Apart from the obvious—losing her studio—California’s lockdown has also meant losing the pressure-cooker effect of being at school. However, since her classes and critiques have moved to Zoom, she has found a new appreciation for the language of art. Knee-deep in the fear that can come with the territory of being an abstract painter, she worries she often doesn’t have “the right words” to talk about what she does. Zoom has shifted this.

“No one can engage with the materiality of the work to its full extent, so there is a greater focus on its conceptual aspects. I’ve started finding a new language for my paintings that I didn’t have before.”

McIntyre lives close to Elysian Park in the heart of L.A., and shares her apartment with her husband and their dog. Her “studio” is currently set up in the yard, and with a single wall and no ceiling to play with, she has only been able to work on one painting at a time. Her workspace is also weather dependent, and L.A. has been surprisingly wet since lockdown.

In drought-stricken California, nobody wishes for less rain. But a rainy day also means a no-work day for the unexpected plein air painter. She has also struggled with what it means to be an abstract painter during these times, worrying that she is just ‘rearranging deck chairs on the Titanic.’ She has found some solace in the writings of American painter Amy Sillman, particularly the piece Unpresidented Times, which Sillman wrote the day after Trump was elected. It’s a freaked out, angry, but also exuberant letter that asks, “what do we do right now? Our desires are conflicting and ill-fitting… do we re-tool our art practices, or just keep going, putting the anger into the work? What would be the point of abstraction now?”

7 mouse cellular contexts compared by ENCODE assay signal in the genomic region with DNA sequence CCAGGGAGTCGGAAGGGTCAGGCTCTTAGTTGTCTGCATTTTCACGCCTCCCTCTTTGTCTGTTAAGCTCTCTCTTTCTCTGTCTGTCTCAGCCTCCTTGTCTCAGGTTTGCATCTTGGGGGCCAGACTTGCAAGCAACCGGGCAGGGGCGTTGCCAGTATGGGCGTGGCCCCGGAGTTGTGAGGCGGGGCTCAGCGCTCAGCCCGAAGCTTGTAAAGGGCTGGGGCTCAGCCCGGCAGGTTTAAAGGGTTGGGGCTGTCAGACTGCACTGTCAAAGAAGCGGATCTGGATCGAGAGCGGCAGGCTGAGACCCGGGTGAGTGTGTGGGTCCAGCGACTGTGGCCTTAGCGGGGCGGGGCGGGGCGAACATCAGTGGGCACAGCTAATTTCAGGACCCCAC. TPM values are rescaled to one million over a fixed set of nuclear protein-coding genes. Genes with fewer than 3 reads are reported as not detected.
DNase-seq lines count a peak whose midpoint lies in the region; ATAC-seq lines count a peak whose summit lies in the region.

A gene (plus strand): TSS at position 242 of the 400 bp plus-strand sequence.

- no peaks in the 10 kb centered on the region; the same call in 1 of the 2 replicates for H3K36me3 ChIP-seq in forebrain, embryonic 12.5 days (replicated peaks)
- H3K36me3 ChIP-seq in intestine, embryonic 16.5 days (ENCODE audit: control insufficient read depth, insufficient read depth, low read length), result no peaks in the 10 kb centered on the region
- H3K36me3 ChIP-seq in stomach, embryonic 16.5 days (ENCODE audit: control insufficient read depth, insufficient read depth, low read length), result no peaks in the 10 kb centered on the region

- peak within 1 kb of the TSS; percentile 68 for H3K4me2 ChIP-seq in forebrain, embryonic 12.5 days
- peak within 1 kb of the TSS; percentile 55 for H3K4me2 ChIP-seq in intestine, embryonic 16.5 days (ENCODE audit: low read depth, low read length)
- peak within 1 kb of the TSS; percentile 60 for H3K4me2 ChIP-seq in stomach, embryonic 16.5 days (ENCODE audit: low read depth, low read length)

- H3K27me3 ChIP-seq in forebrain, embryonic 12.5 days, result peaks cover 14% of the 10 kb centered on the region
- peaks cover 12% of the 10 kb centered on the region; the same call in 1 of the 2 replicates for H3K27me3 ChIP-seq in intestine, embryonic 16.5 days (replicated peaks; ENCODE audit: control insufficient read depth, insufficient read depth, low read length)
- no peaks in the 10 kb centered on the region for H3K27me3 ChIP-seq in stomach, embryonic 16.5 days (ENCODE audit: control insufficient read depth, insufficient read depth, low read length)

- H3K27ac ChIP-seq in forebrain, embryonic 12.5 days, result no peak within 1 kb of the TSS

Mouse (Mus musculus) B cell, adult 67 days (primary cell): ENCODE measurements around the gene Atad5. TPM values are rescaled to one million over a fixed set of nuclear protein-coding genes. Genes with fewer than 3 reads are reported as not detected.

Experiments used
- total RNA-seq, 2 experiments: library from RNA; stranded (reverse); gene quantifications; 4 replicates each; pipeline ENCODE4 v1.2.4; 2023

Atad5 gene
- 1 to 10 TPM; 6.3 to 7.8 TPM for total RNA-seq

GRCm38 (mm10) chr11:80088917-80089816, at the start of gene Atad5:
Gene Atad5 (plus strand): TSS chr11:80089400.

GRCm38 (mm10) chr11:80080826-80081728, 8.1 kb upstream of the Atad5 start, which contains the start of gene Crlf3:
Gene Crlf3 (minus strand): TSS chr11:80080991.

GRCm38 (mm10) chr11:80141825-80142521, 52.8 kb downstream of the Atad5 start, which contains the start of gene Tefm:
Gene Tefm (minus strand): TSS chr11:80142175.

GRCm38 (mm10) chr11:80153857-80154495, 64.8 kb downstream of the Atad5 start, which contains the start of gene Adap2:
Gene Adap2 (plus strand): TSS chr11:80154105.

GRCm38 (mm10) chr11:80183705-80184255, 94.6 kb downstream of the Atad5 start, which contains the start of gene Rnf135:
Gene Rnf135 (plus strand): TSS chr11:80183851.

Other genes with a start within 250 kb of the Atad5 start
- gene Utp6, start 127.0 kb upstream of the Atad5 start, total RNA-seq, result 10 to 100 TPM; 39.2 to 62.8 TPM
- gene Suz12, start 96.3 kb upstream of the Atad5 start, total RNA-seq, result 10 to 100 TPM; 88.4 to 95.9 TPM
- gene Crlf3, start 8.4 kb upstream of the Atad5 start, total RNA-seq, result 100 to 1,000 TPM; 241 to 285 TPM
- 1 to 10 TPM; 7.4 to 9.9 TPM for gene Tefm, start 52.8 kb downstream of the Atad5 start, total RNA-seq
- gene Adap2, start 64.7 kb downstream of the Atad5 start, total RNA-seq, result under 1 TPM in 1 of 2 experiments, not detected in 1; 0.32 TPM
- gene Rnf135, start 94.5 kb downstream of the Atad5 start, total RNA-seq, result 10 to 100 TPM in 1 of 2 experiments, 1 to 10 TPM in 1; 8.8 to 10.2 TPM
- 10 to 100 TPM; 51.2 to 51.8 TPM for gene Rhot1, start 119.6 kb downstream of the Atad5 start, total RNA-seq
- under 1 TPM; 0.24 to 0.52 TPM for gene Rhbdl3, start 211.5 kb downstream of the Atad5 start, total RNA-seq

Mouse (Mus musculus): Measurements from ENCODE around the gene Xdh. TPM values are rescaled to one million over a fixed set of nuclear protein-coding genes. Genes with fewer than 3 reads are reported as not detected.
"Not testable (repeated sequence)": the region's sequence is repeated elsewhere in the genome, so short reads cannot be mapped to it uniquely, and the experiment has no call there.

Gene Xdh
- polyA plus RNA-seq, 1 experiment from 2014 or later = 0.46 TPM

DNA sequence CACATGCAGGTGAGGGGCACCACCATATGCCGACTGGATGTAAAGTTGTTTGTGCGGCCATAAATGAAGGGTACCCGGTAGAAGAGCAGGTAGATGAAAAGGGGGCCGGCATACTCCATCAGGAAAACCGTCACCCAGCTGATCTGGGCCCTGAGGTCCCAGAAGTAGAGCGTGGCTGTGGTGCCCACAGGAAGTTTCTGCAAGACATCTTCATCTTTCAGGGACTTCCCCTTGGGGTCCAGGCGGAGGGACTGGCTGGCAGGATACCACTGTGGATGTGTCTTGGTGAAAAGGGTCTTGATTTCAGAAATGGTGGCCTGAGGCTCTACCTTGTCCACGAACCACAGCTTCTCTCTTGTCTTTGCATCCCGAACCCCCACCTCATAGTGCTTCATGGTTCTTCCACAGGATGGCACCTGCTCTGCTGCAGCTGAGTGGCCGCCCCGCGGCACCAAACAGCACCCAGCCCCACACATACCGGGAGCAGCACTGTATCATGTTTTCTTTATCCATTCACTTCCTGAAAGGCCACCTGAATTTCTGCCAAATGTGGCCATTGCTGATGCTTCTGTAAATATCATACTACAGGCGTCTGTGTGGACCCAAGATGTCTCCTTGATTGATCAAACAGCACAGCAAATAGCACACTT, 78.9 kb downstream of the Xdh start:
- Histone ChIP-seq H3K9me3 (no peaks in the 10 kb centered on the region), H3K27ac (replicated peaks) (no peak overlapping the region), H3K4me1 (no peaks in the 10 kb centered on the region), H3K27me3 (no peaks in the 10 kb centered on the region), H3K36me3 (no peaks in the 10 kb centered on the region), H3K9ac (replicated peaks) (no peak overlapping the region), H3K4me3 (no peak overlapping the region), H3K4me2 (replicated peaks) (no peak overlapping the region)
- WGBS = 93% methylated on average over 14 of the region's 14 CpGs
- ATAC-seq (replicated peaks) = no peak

On rainy days, McIntyre’s large work in progress remains propped up beside her bed. When she isn’t writing and reading at her kitchen table, she spends her time looking at this painting and thinking about it, looking at it, and thinking about it. “Art has always sought out and celebrated new forms and new ways of being in the world,” she said, “and in the constantly shifting landscape of the COVID-19 crisis it’s encouraging to remember that.”

I think of the evolution of my husband Peter’s practice over the last six years as a portrait of the ways our life has changed during that time. Before we left New Zealand, he was making 6 ft x 4 ft paintings on carpet. They couldn’t be rolled, and were heavy—no good for shipping from Florida to New Zealand—so he started making small paintings on plywood. If it couldn’t be carried on his bicycle, it couldn’t be carried. When a few years later he started his MFA at the University of Florida and had access to the wood and metal workshops (and we finally owned a car) he began making furniture. Then our son arrived, so he turned to small paintings on paper that he could work on at the kitchen table any time of the day or night. His output has altered again now that we are in self-isolation in New Zealand and most of his tools still haven’t left Miami. His watercolours, pencils, and a small selection of woodcarving tools were all he packed with him. Since we have returned he has started whittling—odd-looking spoons made from branches found on our daily walks.

Though it doesn’t always feel like it in the moment, could there be a freedom to this accordion of external constraints, and its constant expanding and contracting? Maybe it can clear a path for making different kinds of work, or at least encourage us to rethink our work and what we can contribute in a more active way. I’m reminded of a Josef Albers interview I read long ago, which took place after Albers moved to the US. The interviewer asked Albers if the increase in the scale of his paintings was a reaction to the American landscape. He replied with something along the lines of: “No, we bought a larger station wagon.”

It feels like our station wagons have been miniaturised. But could this brave new Zoom world we live in have actually done the opposite? And given us all the station wagons? The roomier, faster, louder, smarter, funnier, and even more powerful ones? I guess we’ll have to wait and see.